That the opening narration comes from our enigmatic central character is quite refreshing and different, and signals that this is a relatively personal adventure for the Time Lord (and I believe it’s a conceit that will be returned to in the finale).
When the Doctor asks Grayle’s opinion of his new hat: “Such folly. Such arrogance.”/ “Such a pleasure not to meet a yes man!”
“Are you confusing me with someone else? I’m not the one who says you must obey me, I don’t meddle, and I’m not a glamorous woman at the moment.” Witty, nice continuity flourish, and a reference to Time Lords changing gender long before the Corsair. Marvellous.
The Doctor exclaims “my aunt Flavia” when he wants to register how much a notion is piffle: “my aunt Flavia, he’s his granddad…”
“We have licence to meddle.” – a corker of a line.
“I don’t really know how to put this.”/ “How unusual!”
Oh, Doctor: “Now, just take a moment to consider how well we’re doing. For once we’ve arrived somewhere in exactly the right costumes, having thoroughly read up on our destination… it feels luxurious!”
“How exactly do you knock on a tent?”
The Eighth Doctor gets to use TWO future Doctors’ catchphrases: “Fantastic!” and “Geronimo!”
You’ve got to love Charley: “Oh, of course it falls to me to sort through the used undergarments of an ancient Briton.”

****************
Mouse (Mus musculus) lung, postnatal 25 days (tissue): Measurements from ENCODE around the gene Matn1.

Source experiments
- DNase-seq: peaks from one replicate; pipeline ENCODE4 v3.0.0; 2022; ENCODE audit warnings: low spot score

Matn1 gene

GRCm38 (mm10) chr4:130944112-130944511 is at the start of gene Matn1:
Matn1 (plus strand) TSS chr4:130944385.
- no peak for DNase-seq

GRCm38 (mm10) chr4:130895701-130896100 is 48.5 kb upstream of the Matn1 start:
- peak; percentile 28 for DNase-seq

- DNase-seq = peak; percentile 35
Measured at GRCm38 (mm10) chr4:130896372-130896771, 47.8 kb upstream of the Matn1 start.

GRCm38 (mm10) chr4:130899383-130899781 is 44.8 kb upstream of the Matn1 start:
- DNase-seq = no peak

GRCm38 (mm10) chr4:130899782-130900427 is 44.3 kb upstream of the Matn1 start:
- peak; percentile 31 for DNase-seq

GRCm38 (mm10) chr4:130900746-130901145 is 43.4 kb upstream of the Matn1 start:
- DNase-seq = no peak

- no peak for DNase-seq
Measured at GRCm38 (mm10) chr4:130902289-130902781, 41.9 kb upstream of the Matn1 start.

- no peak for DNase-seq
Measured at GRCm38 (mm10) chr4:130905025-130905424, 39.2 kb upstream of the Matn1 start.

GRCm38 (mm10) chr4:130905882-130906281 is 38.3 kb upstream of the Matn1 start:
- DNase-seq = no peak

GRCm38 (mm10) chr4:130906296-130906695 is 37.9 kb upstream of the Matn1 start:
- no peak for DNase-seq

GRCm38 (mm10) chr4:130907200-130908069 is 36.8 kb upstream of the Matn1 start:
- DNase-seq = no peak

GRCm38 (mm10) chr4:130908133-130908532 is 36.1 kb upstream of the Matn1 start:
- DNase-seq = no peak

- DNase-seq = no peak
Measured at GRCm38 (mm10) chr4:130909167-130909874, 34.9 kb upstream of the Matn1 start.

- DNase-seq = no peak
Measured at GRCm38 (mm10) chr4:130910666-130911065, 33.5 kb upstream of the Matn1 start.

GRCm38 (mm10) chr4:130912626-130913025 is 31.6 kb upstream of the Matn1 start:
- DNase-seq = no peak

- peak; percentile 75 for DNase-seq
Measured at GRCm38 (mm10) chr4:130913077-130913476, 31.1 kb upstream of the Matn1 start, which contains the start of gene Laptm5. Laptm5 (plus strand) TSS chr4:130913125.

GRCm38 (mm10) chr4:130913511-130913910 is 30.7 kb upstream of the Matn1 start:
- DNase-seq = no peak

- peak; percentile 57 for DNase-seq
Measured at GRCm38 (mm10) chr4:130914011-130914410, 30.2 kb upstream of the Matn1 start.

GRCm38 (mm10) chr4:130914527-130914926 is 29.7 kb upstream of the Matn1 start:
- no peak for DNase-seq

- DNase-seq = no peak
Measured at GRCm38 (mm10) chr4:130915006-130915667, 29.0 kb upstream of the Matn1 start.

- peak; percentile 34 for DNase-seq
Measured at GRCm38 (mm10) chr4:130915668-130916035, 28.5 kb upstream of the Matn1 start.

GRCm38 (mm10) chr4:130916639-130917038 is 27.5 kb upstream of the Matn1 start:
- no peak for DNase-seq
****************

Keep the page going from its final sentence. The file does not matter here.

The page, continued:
“You’re just in time for the bloodbath!”/ “Story of my life.”
Gosh, the Dalek by the gates of the fort was quite the surprise! All to be explained, I gather.
“You learn to see such details when you’re used to the bitchiness of Time Lords.”
“Doctor…who?”/ “My enemies never ask me that. Isn’t it terrible?”
“My hand wants to go to my mace and slay you for all my seasons of fear.”
“Sorry, I’m soliloquising again. Filthy habit.”
“I’ve ceased to notice the way the dust motes quibble. I concern myself now with no one but earls and kings and angels.” Now THAT is a fantastic line.
“the most beautiful woman in England… probably”. Not only a City of Death reference, but it seems the Doctor’s bumbled near-marriage to Edith doesn’t deter him from his later dalliances with Marilyn Monroe and Queen Elizabeth.
“We took off as soon as politeness allowed, possibly sooner than that.”